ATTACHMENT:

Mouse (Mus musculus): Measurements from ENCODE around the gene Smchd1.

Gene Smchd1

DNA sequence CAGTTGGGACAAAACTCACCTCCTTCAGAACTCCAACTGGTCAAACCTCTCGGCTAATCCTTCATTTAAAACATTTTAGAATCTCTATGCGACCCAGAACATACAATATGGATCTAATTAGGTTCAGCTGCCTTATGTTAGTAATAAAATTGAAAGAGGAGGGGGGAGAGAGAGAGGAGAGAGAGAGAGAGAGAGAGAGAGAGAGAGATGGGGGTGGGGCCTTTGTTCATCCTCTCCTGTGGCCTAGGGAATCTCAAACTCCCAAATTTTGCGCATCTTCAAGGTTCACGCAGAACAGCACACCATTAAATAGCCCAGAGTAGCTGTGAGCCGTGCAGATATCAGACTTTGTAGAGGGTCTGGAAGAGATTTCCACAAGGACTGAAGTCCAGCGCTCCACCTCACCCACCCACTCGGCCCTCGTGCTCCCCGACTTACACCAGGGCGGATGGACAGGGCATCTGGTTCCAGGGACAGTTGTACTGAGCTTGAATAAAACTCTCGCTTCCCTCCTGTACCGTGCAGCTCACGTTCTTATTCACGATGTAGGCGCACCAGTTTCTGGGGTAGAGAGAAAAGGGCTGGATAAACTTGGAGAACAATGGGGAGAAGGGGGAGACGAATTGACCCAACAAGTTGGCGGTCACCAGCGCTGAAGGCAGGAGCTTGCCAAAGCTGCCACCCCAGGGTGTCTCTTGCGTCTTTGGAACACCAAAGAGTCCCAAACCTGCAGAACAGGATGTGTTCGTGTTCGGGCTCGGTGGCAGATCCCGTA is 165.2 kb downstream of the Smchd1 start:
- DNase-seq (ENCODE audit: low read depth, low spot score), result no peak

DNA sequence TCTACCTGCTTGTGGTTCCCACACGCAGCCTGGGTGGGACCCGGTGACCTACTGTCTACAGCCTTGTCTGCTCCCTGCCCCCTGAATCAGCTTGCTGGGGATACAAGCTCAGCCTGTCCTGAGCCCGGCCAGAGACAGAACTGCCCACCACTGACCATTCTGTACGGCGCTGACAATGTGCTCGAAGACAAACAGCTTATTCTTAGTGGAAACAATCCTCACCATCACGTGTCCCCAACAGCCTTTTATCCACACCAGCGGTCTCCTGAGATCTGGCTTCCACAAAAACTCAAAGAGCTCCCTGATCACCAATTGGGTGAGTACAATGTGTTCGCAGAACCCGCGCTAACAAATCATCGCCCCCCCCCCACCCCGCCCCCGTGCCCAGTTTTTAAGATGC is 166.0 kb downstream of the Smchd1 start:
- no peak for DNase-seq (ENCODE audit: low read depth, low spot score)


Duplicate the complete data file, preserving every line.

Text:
Mouse (Mus musculus): Measurements from ENCODE around the gene Smchd1.

Gene Smchd1

DNA sequence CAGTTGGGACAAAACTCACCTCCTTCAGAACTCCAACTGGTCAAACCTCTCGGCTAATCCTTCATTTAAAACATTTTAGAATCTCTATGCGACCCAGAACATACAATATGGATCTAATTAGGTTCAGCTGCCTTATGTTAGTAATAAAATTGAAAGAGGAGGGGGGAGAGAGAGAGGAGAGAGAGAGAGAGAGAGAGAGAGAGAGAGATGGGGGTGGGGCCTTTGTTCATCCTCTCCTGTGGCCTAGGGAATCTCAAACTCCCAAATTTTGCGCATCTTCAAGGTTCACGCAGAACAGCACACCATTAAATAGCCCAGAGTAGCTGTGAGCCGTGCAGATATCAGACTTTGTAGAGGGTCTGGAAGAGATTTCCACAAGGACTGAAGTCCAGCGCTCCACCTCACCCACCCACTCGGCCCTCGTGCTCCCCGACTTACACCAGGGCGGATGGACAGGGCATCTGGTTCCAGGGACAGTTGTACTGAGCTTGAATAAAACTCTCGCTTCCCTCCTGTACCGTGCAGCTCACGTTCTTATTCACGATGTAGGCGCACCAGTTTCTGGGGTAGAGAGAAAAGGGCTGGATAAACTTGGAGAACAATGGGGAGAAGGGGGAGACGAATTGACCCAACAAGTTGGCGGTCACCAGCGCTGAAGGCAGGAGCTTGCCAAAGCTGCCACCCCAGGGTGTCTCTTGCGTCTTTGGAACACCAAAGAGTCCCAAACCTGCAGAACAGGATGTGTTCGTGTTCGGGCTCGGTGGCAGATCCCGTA is 165.2 kb downstream of the Smchd1 start:
- DNase-seq (ENCODE audit: low read depth, low spot score), result no peak

DNA sequence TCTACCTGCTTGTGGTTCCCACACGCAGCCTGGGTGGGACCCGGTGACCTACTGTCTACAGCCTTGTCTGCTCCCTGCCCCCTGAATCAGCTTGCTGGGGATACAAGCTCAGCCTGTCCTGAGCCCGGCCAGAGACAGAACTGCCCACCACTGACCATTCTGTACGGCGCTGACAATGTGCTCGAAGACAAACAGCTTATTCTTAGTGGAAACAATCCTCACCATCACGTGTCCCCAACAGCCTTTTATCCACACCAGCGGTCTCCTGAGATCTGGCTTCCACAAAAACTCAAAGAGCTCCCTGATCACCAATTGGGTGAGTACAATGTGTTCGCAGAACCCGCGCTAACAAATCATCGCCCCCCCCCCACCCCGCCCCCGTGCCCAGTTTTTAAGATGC is 166.0 kb downstream of the Smchd1 start:
- no peak for DNase-seq (ENCODE audit: low read depth, low spot score)